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Religion news coverage increasing, study findscomment (0)

August 10, 2000


A recent study from a prominent media analysis group finds that religion is getting more news coverage and more journalists are attending church  —  but also finds that religion reporting frequently reduces religion to politics or internal debates over church authority, the Internet news site CNSNews.com reported May 11.

The study, conducted by the Center for Media and Public Affairs, in partnership with the Ethics and Public Policy Center, studied a random sample of more than 2,300 stories that appeared from 1968-98 in The New York Times, The Washington Post, Time, Newsweek, U.S. News & World Report and the three major network newscasts.

Among CNSNews.com’s summary of the study’s findings: Overall coverage of religion doubled among establishment news outlets from 1980-90, with coverage of “nontraditional” religions such as religious cults and Eastern religions showing the sharpest increase.

However, CNSNews.com noted, the study found that only 7 percent of stories overall mentioned specific theological or spiritual beliefs, instead focusing on religious groups or churches involved in public policy debates, debates over sexual morality, women in churches, or groups advocating changes in church hierarchy or practice.

The study also found a wide disparity between discussion of the theological beliefs of Protestants, Catholics and Jews (5 percent of all stories) versus the beliefs of Eastern religions such as Buddhism or Taoism (26 percent of all stories), CNSNews.com reported.

The study also found a sharp increase in the number of stories about clergy or churches involved in crimes or misconduct, most often sexual. These stories made up one in every 50 religion stories in the 1970s but rose to one out of every 14 in the 1990s.

Finally, the study reports findings from the Center for the Study of Social and Political Change, which said the proportion of major media journalists who attend church regularly jumped from 14 percent in 1980 to 30 percent in 1995, while the number of journalists claiming no religious affiliation dropped from 50 percent to 22 percent over the same period.

Dan Amundson, research director at CMPA, told CNSNews.com the lack of theological content in religious news coverage was “surprisingly consistent over 30 years.”

“We really didn’t see strong trends one way or the other, besides a general increase in religious coverage,” Amundson said.

Amundson said he was satisfied with the methodology of the report, adding that a random sample was “the only compromise that made sense in terms of getting all possible religions in there.”

But Tim Graham, director of analysis for the news watchdog group, the Media Research Center, told CNSNews.com that despite the findings, he was hard-pressed to conclude that the media had moved away from what he called a “native hostility” to religion.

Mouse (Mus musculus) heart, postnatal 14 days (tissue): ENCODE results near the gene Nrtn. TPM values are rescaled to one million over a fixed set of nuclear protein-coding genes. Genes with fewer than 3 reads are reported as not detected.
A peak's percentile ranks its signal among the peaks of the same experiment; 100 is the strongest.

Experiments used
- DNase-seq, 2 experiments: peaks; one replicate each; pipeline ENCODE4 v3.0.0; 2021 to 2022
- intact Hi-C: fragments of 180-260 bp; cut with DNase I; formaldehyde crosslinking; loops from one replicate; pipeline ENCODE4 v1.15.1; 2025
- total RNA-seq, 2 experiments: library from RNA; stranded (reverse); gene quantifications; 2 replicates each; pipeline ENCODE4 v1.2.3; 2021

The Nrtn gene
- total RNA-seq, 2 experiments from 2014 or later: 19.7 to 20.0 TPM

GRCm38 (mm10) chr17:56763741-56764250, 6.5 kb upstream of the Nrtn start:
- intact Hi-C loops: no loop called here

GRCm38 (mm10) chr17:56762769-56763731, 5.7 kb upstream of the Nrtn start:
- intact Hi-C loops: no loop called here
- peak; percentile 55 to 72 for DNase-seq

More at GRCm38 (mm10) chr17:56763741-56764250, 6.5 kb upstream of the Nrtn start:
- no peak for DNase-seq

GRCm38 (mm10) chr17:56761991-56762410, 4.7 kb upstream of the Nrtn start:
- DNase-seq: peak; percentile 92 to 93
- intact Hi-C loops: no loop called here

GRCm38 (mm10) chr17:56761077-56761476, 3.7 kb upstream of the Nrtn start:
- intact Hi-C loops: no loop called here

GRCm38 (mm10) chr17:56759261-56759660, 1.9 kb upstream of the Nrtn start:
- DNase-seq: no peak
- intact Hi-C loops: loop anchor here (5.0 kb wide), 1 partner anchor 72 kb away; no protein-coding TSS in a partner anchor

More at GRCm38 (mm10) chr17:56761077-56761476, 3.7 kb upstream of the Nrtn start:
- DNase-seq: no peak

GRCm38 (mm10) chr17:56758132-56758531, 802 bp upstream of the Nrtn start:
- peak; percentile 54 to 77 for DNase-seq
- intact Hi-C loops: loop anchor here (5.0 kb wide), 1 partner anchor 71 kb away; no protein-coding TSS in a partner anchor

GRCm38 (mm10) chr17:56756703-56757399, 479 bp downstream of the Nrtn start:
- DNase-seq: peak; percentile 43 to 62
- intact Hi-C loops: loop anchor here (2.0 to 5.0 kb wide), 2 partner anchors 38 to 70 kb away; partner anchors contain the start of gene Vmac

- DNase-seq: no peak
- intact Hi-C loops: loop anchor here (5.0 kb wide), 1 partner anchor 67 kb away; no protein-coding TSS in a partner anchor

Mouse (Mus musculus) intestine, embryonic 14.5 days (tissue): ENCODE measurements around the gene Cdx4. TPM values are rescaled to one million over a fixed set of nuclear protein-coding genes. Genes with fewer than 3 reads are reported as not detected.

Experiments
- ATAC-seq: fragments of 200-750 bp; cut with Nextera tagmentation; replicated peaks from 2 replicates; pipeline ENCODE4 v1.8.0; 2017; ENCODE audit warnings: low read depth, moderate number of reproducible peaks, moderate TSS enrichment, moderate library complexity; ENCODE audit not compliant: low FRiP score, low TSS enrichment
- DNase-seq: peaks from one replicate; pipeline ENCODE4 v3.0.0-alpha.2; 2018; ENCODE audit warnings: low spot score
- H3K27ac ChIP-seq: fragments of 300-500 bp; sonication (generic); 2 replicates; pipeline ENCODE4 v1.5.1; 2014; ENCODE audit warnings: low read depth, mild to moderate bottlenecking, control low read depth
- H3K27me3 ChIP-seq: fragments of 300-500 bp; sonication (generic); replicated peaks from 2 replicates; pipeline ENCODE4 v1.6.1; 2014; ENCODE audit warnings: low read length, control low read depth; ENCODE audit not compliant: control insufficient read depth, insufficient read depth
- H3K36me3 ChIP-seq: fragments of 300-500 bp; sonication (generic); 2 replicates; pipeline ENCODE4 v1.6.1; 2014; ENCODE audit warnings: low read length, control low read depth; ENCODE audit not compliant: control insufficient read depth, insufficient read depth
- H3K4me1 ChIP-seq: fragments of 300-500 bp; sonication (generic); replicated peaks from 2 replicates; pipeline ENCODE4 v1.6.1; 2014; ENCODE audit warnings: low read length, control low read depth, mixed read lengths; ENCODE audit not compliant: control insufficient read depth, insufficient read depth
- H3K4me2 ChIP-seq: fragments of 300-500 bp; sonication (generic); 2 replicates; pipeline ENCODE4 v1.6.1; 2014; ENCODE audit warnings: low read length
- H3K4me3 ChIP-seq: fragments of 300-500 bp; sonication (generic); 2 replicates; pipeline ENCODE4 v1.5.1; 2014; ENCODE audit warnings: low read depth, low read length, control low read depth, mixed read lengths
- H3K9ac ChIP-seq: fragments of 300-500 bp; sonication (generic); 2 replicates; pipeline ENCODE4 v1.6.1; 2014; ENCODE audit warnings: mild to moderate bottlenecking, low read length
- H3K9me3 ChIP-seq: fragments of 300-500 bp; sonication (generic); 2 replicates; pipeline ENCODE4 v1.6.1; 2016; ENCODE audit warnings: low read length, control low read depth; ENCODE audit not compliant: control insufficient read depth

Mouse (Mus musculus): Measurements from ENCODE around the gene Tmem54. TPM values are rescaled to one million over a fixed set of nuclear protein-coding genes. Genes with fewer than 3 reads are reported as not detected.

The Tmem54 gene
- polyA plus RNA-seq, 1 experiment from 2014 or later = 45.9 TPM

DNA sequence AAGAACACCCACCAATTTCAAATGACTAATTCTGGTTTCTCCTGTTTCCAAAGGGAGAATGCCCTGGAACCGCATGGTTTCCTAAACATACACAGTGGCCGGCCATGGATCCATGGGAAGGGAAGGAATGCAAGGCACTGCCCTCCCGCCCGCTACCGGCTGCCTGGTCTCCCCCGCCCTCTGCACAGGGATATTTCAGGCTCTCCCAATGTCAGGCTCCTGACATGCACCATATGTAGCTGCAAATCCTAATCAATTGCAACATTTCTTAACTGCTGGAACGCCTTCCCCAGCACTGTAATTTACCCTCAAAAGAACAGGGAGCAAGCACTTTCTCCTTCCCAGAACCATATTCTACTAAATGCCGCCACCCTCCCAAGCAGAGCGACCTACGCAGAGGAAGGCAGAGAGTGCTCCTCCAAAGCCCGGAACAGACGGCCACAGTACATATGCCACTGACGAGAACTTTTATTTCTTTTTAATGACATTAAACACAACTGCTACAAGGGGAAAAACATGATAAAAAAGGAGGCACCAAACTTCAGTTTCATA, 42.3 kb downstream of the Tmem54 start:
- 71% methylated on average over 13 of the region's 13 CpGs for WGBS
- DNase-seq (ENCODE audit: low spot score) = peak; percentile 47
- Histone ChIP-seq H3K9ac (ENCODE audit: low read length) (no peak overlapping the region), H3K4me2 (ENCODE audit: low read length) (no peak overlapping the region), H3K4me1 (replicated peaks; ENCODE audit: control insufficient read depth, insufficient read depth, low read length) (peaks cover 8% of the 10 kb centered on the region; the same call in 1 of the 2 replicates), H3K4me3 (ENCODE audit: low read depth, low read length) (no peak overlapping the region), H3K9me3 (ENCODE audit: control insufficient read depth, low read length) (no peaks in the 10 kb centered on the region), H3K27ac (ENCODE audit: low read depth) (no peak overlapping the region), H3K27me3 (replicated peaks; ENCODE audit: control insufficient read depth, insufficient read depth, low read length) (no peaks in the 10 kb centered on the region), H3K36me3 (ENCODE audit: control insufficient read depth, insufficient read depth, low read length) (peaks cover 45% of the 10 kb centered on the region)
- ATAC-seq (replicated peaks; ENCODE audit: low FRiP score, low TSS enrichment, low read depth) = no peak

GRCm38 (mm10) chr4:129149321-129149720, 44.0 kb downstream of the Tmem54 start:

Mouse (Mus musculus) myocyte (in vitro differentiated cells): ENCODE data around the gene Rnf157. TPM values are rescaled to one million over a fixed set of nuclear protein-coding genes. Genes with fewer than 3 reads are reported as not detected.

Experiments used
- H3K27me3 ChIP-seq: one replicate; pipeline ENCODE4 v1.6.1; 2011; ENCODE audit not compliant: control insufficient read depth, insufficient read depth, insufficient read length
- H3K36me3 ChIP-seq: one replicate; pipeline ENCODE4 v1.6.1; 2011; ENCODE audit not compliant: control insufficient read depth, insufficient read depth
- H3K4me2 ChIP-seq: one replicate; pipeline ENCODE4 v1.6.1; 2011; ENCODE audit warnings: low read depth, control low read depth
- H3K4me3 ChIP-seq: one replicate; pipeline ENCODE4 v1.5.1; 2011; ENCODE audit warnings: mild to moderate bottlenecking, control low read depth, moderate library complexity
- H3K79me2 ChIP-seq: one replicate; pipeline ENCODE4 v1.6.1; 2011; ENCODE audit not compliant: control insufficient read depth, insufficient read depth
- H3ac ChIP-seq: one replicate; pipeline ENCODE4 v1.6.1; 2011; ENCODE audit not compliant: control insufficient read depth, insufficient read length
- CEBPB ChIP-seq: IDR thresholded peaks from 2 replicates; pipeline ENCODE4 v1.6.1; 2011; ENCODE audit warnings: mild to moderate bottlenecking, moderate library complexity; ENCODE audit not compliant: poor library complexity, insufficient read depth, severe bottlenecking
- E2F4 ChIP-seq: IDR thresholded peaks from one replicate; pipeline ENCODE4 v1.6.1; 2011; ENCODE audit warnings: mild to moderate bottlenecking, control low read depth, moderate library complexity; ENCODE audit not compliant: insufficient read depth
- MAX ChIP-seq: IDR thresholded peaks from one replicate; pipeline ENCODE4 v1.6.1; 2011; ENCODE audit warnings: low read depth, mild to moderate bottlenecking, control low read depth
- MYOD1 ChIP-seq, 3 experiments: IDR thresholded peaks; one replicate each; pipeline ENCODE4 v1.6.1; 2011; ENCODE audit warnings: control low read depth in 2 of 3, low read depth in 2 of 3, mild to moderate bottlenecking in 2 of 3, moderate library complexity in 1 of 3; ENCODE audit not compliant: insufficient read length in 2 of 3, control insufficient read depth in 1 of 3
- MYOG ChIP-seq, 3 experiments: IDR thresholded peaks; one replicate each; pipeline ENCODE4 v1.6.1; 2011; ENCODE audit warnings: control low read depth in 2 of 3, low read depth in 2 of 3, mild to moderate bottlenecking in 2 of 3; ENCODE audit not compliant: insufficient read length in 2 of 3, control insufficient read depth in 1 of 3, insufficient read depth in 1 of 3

“Most people would be surprised to say there was some sort of increasing religiosity on TV,” said Graham, who has authored several studies on media bias and is the author of the weekly publication Media Reality Check. “Usually, the media doesn’t find religion newsworthy unless it threatens somebody’s sexual liberation.”

The Media Research Center was founded and is chaired by L. Brent Bozell, publisher of CNSNews.com.

Graham said studies on religious news coverage could come up with widely varying results, depending on what stories were or were not defined as religious.

“I tend to have a narrower definition,” he said. “Some people, including CMPA, would count every story on recovering Jewish money from Swiss bank accounts or the standoff at Waco. I wouldn’t.”

Bob Abernethy, a former NBC News correspondent and present host of the PBS show “Religion and Ethics Newsweekly,” a critically acclaimed weekly broadcast on religion, said he believes there have been “significant improvements” in religious news coverage among the mainstream media, especially the print media.

“There are now special sections on religion at the Dallas Morning News and the Minneapolis Star Tribune and other places, and there are some very thoughtful religious writers at a lot of papers right now,” Abernethy told CNSNews.com, though he added improvements in religion reporting at television networks have been “much slower.”

Abernethy said he believes the trends reflected “a belated recognition that religious matters are important,” as well as pressure from journalists who find religion reporting interesting.

While stressing the importance of covering “institutional conflicts and battles over [church] practice,” Abernethy said there is room in a secular media outfit for religious reporting that includes “a theological and spiritual grounding in the issues discussed.

“If you don’t do that, you’re missing a huge part of the story,” Abernethy said. “It’s not preaching, it’s not proselytizing, it’s just good reporting that gets at the things that drive people who participate in religious activities.”                         

(BP)

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